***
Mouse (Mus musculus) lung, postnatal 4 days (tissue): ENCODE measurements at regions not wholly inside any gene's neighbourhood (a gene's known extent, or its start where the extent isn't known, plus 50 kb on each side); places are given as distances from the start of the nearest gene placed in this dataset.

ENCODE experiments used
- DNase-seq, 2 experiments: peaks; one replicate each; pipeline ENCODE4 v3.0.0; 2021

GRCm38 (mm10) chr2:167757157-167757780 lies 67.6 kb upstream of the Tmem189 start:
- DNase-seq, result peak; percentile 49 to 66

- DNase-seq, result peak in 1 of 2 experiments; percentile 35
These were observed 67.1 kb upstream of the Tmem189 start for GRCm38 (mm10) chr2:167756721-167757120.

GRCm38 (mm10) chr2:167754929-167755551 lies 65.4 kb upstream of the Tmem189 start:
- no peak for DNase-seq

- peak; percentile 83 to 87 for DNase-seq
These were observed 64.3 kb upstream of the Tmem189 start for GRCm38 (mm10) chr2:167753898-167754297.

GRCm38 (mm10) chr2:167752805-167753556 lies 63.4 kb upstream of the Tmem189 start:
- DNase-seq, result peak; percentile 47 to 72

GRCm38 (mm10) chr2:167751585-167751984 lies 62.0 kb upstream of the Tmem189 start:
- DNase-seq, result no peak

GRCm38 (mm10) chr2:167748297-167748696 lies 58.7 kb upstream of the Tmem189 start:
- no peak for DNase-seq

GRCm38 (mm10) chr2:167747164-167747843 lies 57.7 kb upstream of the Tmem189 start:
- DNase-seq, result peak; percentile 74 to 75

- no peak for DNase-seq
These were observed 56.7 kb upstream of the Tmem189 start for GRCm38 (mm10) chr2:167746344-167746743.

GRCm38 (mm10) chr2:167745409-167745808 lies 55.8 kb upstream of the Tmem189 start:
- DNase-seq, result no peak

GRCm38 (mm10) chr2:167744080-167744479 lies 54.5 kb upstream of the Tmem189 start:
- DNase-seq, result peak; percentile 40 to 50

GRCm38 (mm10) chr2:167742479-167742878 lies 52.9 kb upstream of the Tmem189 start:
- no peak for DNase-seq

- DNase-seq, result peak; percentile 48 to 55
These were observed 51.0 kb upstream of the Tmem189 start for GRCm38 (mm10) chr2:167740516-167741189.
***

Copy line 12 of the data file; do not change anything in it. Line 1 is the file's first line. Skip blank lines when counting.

GRCm38 (mm10) chr2:167752805-167753556 lies 63.4 kb upstream of the Tmem189 start: